High scores on AP Tests might allow you to ascend the college escalator more quickly.
One of the single most important parts of your college application is what classes you choose to take in high school (in conjunction with how well you do in those classes). Our team of PrepScholar admissions experts have compiled their knowledge into this single guide to planning out your high school course schedule. We'll advise you on how to balance your schedule between regular and honors/AP/IB courses, how to choose your extracurriculars, and what classes you can't afford not to take.
Are AP Tests Harder Than SAT Subject Tests?
Most students find the material on AP Tests to be more difficult than the material on SAT Subject Tests because it's intended for students who are working at a college level. AP Tests also require more stamina. As a rule, essays are almost always harder than multiple-choice questions because you have to come up with an answer entirely on your own.
Even within the multiple choice sections, AP Tests demand a deeper understanding of the material than SAT Subject Tests. They also require students to possess more in-depth knowledge and analytical abilities when it comes to interpreting primary source materials.
Still, it is technically easier to get a 5 on an AP Test than an 800 on an SAT Subject Test. On most AP Tests, you can still earn a 5 if you get a fair amount of questions wrong, whereas there's almost no room for error on subject tests if you want a perfect score. A student who gets 70% of questions correct and a student who gets 100% of questions correct may both end up with 5s on an AP test depending on how strong the curve is.
However, this is deceptive, since the actual content and test format for AP Tests is significantly more difficult. A student who earns a high score like a 700 on a subject test might not get a 5 on an AP Test due to the greater complexity. I'll do a comparison with real questions to show you how the two tests differ.
Come with me on this journey down two divergent paths that wind through the strange wasteland of Collegeboardia.
Here's a sample multiple-choice question from the US History SAT Subject Test:
"If the Creator had separated Texas from the Union by mountain barriers, the Alps or the Andes, there might be plausible objections; but He has planed down the whole [Mississippi] Valley including Texas, and united every atom of the soil and every drop of the water of the mighty whole. He has linked their rivers with the great Mississippi, and marked and united the whole for the dominion of one government, the residence of one people."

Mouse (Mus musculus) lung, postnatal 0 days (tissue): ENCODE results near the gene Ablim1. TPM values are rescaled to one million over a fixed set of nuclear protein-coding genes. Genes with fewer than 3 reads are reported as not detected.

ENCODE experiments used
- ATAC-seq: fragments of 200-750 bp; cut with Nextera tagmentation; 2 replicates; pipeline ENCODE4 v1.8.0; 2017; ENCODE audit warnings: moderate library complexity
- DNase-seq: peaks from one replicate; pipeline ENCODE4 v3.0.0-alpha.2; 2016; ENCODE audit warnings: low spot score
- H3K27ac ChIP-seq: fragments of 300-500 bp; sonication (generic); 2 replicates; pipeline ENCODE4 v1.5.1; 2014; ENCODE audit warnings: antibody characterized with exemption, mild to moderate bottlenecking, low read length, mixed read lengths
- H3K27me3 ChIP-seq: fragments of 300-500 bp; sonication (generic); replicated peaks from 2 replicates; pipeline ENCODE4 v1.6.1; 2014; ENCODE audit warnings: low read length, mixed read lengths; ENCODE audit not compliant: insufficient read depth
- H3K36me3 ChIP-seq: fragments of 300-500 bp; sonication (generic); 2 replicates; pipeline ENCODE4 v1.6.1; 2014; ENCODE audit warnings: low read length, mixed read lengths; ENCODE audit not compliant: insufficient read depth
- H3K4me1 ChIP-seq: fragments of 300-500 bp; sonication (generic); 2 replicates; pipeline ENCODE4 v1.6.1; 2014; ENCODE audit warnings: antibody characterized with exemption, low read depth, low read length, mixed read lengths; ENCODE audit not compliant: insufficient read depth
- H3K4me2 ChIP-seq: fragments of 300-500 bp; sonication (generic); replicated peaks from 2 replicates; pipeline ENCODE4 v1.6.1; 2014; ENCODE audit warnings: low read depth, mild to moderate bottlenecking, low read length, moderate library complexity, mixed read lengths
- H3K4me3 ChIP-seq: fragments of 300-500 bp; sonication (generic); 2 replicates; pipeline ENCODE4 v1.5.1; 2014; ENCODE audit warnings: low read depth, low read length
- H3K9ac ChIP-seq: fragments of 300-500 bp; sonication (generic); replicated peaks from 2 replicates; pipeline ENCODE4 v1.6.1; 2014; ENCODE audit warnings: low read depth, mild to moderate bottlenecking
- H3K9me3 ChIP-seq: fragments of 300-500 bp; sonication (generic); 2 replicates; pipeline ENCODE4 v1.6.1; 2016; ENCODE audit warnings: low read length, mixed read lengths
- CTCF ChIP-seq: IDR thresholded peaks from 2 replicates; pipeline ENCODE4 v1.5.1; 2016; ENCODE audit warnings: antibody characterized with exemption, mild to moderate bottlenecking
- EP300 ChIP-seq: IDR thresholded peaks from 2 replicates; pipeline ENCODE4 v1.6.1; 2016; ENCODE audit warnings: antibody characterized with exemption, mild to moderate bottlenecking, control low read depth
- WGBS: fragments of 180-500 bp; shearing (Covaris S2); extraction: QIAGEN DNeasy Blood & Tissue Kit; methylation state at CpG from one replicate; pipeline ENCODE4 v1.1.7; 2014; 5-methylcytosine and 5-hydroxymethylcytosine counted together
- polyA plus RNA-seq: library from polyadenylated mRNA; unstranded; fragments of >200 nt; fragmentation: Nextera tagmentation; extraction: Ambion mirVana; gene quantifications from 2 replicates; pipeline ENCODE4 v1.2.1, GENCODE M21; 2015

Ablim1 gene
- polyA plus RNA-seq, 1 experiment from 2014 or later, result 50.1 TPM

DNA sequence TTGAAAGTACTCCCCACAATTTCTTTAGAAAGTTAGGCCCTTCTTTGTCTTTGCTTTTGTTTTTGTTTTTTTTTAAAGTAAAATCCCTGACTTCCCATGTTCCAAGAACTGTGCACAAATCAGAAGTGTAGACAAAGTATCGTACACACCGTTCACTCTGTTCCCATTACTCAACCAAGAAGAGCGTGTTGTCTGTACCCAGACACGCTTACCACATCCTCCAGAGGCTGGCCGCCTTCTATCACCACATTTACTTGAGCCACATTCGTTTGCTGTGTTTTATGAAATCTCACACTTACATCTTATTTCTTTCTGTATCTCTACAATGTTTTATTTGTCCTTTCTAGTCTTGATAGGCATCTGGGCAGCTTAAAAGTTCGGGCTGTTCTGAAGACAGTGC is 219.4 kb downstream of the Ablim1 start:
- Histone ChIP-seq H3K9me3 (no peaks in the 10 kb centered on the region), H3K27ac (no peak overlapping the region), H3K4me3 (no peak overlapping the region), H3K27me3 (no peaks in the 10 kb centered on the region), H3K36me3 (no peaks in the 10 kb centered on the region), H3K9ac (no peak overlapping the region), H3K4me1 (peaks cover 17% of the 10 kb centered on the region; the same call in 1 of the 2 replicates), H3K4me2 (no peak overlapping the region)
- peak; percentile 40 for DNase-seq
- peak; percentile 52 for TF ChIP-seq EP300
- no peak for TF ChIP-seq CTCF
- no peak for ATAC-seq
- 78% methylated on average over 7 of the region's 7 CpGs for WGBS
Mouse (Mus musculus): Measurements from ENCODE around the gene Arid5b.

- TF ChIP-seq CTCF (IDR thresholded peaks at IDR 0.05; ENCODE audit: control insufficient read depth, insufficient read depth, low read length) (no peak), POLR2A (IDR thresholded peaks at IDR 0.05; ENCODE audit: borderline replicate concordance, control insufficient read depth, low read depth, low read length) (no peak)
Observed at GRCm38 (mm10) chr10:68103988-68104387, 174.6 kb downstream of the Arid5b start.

This quotation from the 1840's can be viewed as an expression of:
A. The New Nationalism
B. popular sovereignty
C. Manifest Destiny
D. the Good Neighbor Policy
E. the frontier thesis
(the answer is C)
And here's a sample multiple-choice question from the AP US History Test (multiple choice questions refer to excerpts from primary sources):
Excerpt: "We conclude that in the field of public education the doctrine of ‘separate but equal' has no place. Separate educational facilities are inherently unequal." -Chief Justice Earl Warren, writing the unanimous opinion of the United States Supreme Court in Brown v. Board of Education of Topeka, 1954
Which of the following was the most immediate result of the decision excerpted?
A. Radicals critiqued government actions as doing too little to transform the racial status quo.
B. Education advocates raised awareness of the effect of poverty on students' opportunities.
C. Civil rights activists became increasingly divided over tactical and philosophical issues.
D. Segregationists in southern states temporarily closed many public schools in an effort to resist the decision.
(the answer is D)
Notice the differences between these two questions. The SAT Subject Test question is much more straightforward. It requires basic knowledge of terminology related to US History. Most students who took any standard class in US History would probably answer it correctly.
The AP Test question, on the other hand, is more nuanced. It asks for the "most immediate" result of the Supreme Court decision. All of the answers are true to some degree, but only D reflects the "most immediate" initial response. This is tricky, and it requires students to think more carefully about the question. It expects a certain degree of advanced knowledge of larger trends related to racial tension in US History and when and how the responses of different groups to legislative changes played out.
You can also see this difference between the two tests magnified in the open response section of the AP Test.
Here's an example of an AP open response question:
Using your knowledge of United States history, answer parts a and b.